The third Caden, Daniel, spoke up for the first time. “What job is this?”
“Cleaning out the Creche.”
James chuckled. “That’s easy. All you need is a cistern.”
“Not easy at all,” the Mace replied, unsmiling. “Close quarters down there, women and children in conditions of considerable danger. Men, too, the Queen would want me to note. I want the innocent out safely, the pimps and promoters alive and in custody.”
“What’s the price for this job?”
“Flat fee. Ten thousand pounds per month for three months full. If your guild can’t do it by then, I doubt it can be done.”
“Bonus for early completion?”
The Mace looked to Arliss, who nodded grudgingly and said, “Get it done—and mind you, I mean done—in two months, and we’ll pay you for three.”
The Millers turned inward, muttering to each other while the room waited. Merritt did not join the huddle, merely stood by, impassive. He had already agreed to help them for free; Mace said the man owed the Queen a debt. But Aisa had her doubts. What sort of debt would make a Caden work for nothing?
Above her, the Mace watched the three brothers with an indifferent expression, but this no longer fooled Aisa. Something was driving him. She had never heard of the Creche before the bridge, and no one would tell her of it directly, but by now she had overheard enough to have the measure of the place: a warren beneath the city where the worst vices were tolerated, where children younger than Aisa were sold for profit and entertainment. The idea of the place haunted her. Da had been bad, but he was only one man. The thought that there were many such people, all of them doing terrible things, that there was an entire underground world of children going through the same nightmare . . . it ate at Aisa, kept her awake at night. It seemed to eat at the Mace, too, for he and Arliss were focusing much of their energy on the Creche, though Arliss grudged the money. No one argued with the Mace on this matter, but nothing could move quickly enough for him, and now Aisa was almost certain that she saw the Queen’s shadow over his shoulder, goading him. Driving him.
The Caden came to some sort of agreement and turned back to the Mace. Christopher spoke for them.
“We will present your proposal at the next full meeting of the guild. In the meantime, the three of us will look into the job, without price or commitment.”
“Fair,” the Mace replied. “Since you’re working without price, I will not give you deadlines. But time is of the essence. I wish to have this business sewn up before the Queen comes home.”
The three Caden looked up sharply.
“What makes you think she’s coming home?” James asked.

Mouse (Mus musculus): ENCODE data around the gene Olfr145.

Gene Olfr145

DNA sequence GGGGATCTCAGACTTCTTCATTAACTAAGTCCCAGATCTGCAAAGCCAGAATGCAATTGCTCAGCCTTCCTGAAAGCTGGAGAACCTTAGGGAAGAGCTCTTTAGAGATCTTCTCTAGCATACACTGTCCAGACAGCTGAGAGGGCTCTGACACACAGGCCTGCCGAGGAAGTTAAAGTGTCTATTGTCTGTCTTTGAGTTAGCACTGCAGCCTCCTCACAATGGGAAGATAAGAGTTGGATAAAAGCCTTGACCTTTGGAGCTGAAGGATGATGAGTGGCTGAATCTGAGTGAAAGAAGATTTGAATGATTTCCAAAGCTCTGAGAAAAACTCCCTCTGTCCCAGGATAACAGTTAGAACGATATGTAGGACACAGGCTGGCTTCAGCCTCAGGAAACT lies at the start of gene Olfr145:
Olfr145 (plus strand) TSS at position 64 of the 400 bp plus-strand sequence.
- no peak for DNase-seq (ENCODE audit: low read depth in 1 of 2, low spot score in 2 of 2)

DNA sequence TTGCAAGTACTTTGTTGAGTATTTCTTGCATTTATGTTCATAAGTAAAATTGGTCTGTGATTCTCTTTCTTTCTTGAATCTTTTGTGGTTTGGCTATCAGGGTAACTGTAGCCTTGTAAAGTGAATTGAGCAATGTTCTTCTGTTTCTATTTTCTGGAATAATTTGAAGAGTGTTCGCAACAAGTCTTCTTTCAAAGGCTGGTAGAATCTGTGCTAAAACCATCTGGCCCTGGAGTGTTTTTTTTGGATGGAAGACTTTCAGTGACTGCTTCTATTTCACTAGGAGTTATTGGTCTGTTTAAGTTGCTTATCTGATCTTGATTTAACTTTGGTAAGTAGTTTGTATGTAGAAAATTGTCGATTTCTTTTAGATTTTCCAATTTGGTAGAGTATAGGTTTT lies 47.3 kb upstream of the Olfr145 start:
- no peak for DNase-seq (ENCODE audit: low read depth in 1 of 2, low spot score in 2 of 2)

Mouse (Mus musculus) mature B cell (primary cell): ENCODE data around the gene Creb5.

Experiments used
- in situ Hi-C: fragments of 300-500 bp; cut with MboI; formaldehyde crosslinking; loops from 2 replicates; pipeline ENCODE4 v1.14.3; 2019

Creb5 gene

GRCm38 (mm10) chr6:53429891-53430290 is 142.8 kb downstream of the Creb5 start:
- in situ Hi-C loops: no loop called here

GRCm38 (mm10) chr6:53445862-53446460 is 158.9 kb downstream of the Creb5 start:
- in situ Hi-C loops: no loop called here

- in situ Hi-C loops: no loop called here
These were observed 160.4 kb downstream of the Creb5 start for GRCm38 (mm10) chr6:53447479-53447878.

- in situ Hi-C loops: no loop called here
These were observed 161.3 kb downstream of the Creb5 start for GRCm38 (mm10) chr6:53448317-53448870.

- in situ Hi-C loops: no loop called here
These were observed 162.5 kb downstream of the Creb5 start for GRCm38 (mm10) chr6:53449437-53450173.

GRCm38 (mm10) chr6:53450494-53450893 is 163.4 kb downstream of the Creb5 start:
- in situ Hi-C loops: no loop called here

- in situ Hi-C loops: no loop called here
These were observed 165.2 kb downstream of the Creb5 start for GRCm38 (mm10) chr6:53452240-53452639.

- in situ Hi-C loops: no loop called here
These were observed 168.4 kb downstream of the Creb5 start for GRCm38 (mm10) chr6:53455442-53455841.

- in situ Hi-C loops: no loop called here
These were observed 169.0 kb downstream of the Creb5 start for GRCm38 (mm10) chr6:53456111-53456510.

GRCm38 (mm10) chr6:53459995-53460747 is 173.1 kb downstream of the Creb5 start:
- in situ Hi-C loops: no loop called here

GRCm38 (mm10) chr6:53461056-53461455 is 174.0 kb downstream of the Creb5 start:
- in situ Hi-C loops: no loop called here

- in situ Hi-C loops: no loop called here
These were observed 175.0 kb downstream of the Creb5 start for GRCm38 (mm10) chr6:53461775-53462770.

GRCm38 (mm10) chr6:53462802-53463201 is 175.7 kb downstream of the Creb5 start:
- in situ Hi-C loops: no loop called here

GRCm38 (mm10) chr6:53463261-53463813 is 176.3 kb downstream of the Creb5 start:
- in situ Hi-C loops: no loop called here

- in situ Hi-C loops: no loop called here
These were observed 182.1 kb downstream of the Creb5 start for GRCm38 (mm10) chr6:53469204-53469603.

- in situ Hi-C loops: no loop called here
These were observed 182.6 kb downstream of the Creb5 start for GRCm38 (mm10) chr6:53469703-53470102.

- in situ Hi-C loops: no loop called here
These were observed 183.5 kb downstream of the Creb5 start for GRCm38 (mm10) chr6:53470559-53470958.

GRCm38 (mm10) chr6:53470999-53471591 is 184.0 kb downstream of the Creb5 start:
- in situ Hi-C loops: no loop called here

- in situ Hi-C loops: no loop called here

“She is,” the Mace replied, in a tone that closed all discussion.
“If you accept the job, you will deal with me for payment,” Arliss told them. “There will be no advances or other rubbish of that kind, so don’t even try.”
“But I will ask for a small advance, all the same,” Daniel replied. “The girl, there.”
He pointed at Aisa.
“We’ve heard about this one,” Daniel continued. “They say she has a knife hand, but we’ve never seen such a thing. Before we go, may I beg a demonstration?”
The Mace frowned. “You wish to fight a child?”
Aisa scowled. She hated it when they remembered her age.
“Not a real fight, Lord Regent,” Daniel replied. “Only a demonstration.”
The Mace tipped a questioning look toward Aisa, and she nodded eagerly. To spar with one of the Caden! Even a draw would be an extraordinary thing.
“If you take a wound, hellcat,” the Mace murmured, leaning closer, “you will be the one to explain it to your mother.”
Aisa was already tugging at the straps on her armor, shedding it and pulling her knife from its sheath. Fell had commissioned this knife especially for Aisa, of the same shape and make as the knives carried by the rest of the Guard: fashioned on the old Belland model, both a flat and a curved cutting edge. But Aisa’s hands were small, and Venner thought she needed less circumference in the hilt, as well as a thinner blade. Fell had given the job to a weapons forger he favored, and the result was a solid knife that was a joy for Aisa to wield. Venner always said that a good knifeman made the weapon part of his hand, but Aisa sometimes felt that she had gone beyond even that, the knife not only part of her hand but part of herself, keeping her demons at bay. Even Da would fade into the distance when she was armed.
The Caden, Daniel, had dropped the rest of his weapons, but his knife glimmered, half hidden, in his hand, a longer blade than her own. Venner had seen it too, for he pointed at Daniel’s weapon and called out, “Not a fair fight!”